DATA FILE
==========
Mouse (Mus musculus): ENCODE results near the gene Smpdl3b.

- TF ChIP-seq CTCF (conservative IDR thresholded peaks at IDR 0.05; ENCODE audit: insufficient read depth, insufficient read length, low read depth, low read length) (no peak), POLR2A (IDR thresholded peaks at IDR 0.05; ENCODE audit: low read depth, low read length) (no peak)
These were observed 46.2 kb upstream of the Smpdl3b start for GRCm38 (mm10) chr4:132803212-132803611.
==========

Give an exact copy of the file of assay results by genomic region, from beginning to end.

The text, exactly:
Mouse (Mus musculus): ENCODE results near the gene Smpdl3b.

- TF ChIP-seq CTCF (conservative IDR thresholded peaks at IDR 0.05; ENCODE audit: insufficient read depth, insufficient read length, low read depth, low read length) (no peak), POLR2A (IDR thresholded peaks at IDR 0.05; ENCODE audit: low read depth, low read length) (no peak)
These were observed 46.2 kb upstream of the Smpdl3b start for GRCm38 (mm10) chr4:132803212-132803611.